Donald Trump To Visit Pittsburgh After Synagogue Shooting Despite City Leaders’ Opposition

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Donald Trump To Visit Pittsburgh After Synagogue Shooting Despite City Leaders' OppositionProgressive Jewish leaders in Pittsburgh published an open letter Sunday urging Trump not to visit “until you fully denounce white nationalism."President Donald Trump plans to visit Pittsburgh on Tuesday, four days after an anti-Semitic gunman killed 11 people at a synagogue, and after pushback from Jewish leaders in the city who noted Trump’s promotion of white nationalism, a core part of his political rise.

White House press secretary Sarah Huckabee Sanders said the president and first lady Melania Trump plan to “grieve with the Pittsburgh community,” despite opposition from local Jewish leaders and the city’s mayor.

Shortly before Huckabee Sanders announced the visit, Pittsburgh Mayor Bill Peduto (D) said the White House should consult with the families of the victims before arranging the visit, according to the Pittsburgh Post-Gazette.

He also added that Trump’s visit should not occur “while we are burying the dead” because it would take away attention and resources from the victims and their families.

“Our attention and focus is going to be on them, and we don’t have Public Safety [police] that we can take away from what is needed in order to be at both,” Peduto said.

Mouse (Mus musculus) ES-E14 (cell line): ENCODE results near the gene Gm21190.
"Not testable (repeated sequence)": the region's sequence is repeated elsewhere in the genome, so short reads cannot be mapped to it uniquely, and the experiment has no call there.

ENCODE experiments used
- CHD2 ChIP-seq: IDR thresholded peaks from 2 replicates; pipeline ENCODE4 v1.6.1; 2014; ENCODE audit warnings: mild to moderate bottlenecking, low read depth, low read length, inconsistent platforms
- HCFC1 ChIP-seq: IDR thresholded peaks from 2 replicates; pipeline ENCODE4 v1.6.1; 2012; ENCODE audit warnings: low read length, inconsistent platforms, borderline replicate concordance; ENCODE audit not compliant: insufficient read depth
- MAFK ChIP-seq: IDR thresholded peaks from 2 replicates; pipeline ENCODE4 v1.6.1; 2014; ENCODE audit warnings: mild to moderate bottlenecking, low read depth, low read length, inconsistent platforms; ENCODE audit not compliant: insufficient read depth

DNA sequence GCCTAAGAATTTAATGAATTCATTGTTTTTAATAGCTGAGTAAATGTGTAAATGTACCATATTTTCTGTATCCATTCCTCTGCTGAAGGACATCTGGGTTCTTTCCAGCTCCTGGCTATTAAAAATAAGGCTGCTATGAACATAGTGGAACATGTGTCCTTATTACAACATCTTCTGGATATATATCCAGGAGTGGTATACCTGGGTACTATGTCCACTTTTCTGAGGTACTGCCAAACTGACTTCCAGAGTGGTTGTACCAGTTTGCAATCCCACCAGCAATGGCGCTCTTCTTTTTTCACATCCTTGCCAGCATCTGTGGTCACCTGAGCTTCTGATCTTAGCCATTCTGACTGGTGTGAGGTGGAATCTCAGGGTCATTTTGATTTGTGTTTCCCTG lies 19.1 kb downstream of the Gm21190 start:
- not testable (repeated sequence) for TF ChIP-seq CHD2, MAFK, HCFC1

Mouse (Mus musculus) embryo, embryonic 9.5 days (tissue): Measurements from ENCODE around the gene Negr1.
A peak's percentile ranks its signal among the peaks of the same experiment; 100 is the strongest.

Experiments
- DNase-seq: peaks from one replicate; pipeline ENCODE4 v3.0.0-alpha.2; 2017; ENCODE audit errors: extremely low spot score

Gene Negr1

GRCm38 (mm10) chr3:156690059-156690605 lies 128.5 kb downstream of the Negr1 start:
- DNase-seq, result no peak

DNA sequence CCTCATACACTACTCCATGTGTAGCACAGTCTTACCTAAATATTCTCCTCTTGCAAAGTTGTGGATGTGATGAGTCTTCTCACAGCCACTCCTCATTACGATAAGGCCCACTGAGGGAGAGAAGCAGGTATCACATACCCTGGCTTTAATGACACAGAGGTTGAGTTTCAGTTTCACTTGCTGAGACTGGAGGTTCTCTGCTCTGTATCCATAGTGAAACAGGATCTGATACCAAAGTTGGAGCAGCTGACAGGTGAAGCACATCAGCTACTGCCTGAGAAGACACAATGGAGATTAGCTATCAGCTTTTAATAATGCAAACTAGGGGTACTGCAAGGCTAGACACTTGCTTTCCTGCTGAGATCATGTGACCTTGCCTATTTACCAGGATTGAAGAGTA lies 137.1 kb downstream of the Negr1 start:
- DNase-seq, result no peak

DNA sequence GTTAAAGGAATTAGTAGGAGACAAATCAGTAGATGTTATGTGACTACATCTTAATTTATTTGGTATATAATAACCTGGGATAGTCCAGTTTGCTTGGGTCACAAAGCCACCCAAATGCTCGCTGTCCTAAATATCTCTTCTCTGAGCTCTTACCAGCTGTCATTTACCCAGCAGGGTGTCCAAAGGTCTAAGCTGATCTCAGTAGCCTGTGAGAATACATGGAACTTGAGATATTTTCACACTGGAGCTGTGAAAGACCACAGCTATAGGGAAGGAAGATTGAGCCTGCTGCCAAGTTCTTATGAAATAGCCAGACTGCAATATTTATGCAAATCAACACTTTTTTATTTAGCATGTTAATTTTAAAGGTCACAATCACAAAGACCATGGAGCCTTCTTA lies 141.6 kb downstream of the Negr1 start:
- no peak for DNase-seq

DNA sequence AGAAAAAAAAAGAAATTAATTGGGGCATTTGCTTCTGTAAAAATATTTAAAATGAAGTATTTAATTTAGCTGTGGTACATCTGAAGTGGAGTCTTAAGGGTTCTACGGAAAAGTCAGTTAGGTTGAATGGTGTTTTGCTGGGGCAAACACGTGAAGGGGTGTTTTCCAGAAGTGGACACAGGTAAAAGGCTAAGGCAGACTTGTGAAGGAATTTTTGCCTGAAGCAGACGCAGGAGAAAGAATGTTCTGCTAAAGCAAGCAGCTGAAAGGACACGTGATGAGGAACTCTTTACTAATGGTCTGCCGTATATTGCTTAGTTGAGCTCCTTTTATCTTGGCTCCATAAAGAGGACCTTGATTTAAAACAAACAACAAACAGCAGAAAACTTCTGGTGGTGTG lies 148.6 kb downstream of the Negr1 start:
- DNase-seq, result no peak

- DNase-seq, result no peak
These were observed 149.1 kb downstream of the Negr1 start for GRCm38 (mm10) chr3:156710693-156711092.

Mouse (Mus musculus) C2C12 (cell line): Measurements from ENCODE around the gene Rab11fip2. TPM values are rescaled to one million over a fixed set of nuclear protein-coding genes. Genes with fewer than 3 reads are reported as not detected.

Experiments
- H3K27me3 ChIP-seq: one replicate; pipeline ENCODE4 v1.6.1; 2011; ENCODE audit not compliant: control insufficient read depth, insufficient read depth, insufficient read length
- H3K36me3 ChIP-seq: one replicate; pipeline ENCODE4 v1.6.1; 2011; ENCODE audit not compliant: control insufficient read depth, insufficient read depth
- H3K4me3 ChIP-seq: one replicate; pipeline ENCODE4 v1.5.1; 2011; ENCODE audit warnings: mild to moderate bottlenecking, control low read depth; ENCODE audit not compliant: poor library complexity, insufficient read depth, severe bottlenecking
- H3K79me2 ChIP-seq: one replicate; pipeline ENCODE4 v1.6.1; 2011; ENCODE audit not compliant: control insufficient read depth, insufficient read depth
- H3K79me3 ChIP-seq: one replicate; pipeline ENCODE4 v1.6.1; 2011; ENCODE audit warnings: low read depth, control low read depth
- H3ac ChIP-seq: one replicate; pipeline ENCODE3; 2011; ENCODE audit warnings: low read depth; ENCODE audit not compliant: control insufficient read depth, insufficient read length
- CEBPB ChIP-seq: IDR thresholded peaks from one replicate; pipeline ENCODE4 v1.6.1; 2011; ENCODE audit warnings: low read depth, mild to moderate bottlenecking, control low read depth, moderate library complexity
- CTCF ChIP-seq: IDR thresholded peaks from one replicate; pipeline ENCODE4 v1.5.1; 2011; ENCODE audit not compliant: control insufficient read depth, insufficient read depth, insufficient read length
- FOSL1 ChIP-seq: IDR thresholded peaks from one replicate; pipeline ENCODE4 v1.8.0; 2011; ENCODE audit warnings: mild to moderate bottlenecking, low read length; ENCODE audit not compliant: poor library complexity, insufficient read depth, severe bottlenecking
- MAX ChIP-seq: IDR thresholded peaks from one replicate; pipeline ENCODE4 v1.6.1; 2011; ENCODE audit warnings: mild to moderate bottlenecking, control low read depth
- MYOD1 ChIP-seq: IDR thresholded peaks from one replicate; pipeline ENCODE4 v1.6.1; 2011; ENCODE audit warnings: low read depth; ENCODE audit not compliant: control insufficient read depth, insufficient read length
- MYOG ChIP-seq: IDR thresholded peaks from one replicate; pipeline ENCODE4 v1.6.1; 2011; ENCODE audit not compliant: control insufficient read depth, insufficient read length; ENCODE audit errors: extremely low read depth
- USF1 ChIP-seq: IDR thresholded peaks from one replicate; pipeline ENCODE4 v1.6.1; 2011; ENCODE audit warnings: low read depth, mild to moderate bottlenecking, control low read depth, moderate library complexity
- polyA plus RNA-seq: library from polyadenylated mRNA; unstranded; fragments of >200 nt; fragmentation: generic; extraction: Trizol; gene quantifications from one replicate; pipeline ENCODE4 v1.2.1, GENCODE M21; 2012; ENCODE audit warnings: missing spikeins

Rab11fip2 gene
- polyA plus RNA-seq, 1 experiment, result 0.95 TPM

The first funerals for the shooting victims are set to begin Tuesday, according to Pittsburgh NPR affiliate WESA.

On Sunday, Pittsburgh leaders of a progressive Jewish organization called Bend the Arc published an open letter urging Trump not to visit “until you fully denounce white nationalism,” “stop targeting and endangering all minorities,” “cease your assault on immigrants and refugees,” and “commit yourself to compassionate, democratic policies that recognize the dignity of all of us.”

Asked about the letter at Monday’s White House press briefing, Huckabee Sanders claimed that Trump — who blamed last summer’s white nationalist-fueled violence in Charlottesville, Virginia, on “both sides” and has regularly denigrated minorities and immigrants — “has denounced racism, hatred and bigotry in all forms on a number of occasions and will continue to do that.”

At a campaign rally last week, Trump declared himself a “nationalist,” embracing a term commonly used by white supremacist and anti-Semitic hate groups.

This story has been updated with information about the funerals for the shooting victims and additional information about the letter from Jewish leaders.

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